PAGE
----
Wilt the Stilt walks again

Arts & Entertainment/Books by

A collective of writers and artists known as “FreeDarko” rose to cult Internet fame with their essays promoting the concept of “liberated fandom” that is the idea that the modern basketball fan didn’t need to restrict him or herself to a single franchise but could, instead, enjoy the wide array of individuals that made up those teams. To that effect, the group released its first book in 2008, entitled FreeDarko Presents: The Macrophenomenal Pro Basketball Almanac, focusing on “styles, stats, and stars in today’s game.” Their sophomore book takes their individual-centric approach and applies it to the game’s history.

The last couple years have been good for basketball history fans, as almost exactly a year after Bill Simmons’s epic The Book of Basketball, FreeDarko’s shorter, but no less ambitious entry, The Undisputed Guide to Pro Basketball History, hit bookstore shelves.

Comparing the two is like apples and oranges. One was written by a sports celebrity, famous for his up-to-the-minute pop culture references, and 1,000 words a minute output, while the other was written by a group of basketball intelligentsia who you would more likely find alluding to Proust than Jersey Shore, or making graphs that chart the rise and fall of the “fast-break renaissance” by looking at the success of the 2000-2008 Kings, Mavs, and Suns.

What drew me initially to this book is just how aesthetically pleasing it is. Designed by Josh Weinstein, the full colour illustrations alone make the book worth the price. They range from a literal interpretation of Red Auerbach’s green Celtic machine (replete with Red lighting and  a victory cigar) to members of the 1970s Knicks playing basketball—Godzilla-like—through a New York City skyline composed of newspaper headlines about the team.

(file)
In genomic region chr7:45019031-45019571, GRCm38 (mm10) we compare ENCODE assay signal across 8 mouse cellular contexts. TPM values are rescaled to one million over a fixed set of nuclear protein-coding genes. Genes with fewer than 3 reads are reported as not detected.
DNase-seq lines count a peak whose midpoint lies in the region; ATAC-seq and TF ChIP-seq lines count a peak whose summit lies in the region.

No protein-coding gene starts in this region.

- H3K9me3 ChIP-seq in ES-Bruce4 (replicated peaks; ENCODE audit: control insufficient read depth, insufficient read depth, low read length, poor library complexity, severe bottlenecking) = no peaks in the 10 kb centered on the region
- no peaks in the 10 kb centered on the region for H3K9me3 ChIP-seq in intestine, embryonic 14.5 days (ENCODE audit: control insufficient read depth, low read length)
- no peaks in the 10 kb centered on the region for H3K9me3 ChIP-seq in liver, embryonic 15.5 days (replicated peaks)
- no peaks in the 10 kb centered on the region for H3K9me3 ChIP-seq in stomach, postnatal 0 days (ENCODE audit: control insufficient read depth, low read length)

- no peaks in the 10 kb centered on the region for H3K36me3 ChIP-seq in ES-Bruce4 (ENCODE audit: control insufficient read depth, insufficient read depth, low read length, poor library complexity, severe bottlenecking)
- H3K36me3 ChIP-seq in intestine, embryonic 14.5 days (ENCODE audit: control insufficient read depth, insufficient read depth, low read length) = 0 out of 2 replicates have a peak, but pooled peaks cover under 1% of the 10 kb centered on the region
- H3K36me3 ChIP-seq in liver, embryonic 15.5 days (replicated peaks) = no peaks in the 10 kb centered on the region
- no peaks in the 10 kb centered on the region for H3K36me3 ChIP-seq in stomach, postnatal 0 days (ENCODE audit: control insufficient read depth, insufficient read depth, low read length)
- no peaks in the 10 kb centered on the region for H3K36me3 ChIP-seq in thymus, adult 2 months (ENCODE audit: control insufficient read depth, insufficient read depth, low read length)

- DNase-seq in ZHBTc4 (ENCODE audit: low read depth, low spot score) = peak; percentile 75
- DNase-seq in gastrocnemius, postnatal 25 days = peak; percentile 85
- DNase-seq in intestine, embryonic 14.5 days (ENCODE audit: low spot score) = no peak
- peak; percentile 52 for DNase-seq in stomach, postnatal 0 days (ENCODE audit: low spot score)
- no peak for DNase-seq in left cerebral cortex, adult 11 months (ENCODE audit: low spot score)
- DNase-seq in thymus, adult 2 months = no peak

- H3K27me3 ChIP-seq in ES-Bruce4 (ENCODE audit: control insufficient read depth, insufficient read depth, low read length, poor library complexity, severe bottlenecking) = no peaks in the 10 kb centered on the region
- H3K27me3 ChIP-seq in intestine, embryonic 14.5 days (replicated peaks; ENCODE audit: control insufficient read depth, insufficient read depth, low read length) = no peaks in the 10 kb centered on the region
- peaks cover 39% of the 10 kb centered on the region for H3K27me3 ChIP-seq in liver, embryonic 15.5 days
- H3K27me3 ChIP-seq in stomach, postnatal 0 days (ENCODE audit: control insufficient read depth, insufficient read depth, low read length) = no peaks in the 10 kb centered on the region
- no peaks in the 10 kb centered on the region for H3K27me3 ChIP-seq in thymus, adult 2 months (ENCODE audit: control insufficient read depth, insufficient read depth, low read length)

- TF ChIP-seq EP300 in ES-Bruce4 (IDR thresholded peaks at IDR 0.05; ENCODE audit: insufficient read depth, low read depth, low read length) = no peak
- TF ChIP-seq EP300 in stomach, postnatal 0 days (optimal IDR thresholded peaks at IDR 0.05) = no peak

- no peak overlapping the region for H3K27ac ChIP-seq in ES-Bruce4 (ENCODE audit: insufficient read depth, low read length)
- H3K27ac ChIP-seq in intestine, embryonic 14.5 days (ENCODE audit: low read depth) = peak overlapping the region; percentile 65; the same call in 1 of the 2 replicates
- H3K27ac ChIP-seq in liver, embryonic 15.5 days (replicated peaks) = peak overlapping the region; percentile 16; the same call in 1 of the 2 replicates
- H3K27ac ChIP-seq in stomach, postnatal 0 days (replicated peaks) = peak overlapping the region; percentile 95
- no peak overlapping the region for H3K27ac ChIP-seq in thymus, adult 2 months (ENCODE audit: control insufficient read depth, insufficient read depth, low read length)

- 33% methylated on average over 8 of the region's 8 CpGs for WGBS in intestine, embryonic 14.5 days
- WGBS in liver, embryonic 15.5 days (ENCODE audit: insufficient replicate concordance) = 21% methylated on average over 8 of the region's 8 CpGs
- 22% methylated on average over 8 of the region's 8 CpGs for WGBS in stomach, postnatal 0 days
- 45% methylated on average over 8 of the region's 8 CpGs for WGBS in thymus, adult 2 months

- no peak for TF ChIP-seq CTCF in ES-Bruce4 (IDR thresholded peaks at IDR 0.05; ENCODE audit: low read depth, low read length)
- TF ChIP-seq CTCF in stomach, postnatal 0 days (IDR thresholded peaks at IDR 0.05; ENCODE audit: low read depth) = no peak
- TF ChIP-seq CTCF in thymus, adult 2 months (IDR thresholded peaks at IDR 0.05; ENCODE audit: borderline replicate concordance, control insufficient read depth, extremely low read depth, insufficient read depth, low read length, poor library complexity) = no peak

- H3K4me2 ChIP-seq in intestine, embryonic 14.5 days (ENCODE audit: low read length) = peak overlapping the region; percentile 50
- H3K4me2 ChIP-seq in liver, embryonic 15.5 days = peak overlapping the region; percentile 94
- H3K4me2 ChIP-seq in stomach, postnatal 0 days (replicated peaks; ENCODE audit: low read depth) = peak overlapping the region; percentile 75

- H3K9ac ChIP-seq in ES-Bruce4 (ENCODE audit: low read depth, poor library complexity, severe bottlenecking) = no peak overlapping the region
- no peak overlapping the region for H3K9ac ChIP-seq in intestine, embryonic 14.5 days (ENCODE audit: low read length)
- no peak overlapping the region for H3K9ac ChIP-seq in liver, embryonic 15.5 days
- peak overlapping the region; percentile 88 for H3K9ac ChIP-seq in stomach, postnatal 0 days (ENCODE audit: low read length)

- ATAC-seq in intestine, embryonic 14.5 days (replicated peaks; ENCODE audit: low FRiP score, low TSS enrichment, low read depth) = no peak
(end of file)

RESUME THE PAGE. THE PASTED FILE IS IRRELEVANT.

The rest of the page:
The prose, though not as good as the pictures, is also compelling. Unlike many sportswriters, the people behind FreeDarko are well-educated, cultured, and not afraid to show it. This leads to some unusual analogies, but offers relief from the cliché-ridden dense writing that you can find daily on ESPN.

My favourite chapter is called, “Loud, fat, and gifted,” which details the career of, you guessed it, Charles Barkley. The accompanying illustration is a city block-sized Sir Charles float, looking even rounder than he ever has before, even in his announcing days.

The only negative thing about the book is that because its authors are smart, and know it, the writing comes across a bit pretentious at times. There’s a reason that FreeDarko is considered the hipster basketball blog on the Internet, but don’t let that scare you away.

While the book doesn’t belong alongside David Halberstam’s The Breaks of the Game as an all-time greats, it’s a unique book in what has become a boring and orthodox genre.

The Undisputed Guide to Pro Basketball History is published by Bloomsbury US and is available at Amazon.ca for $19.53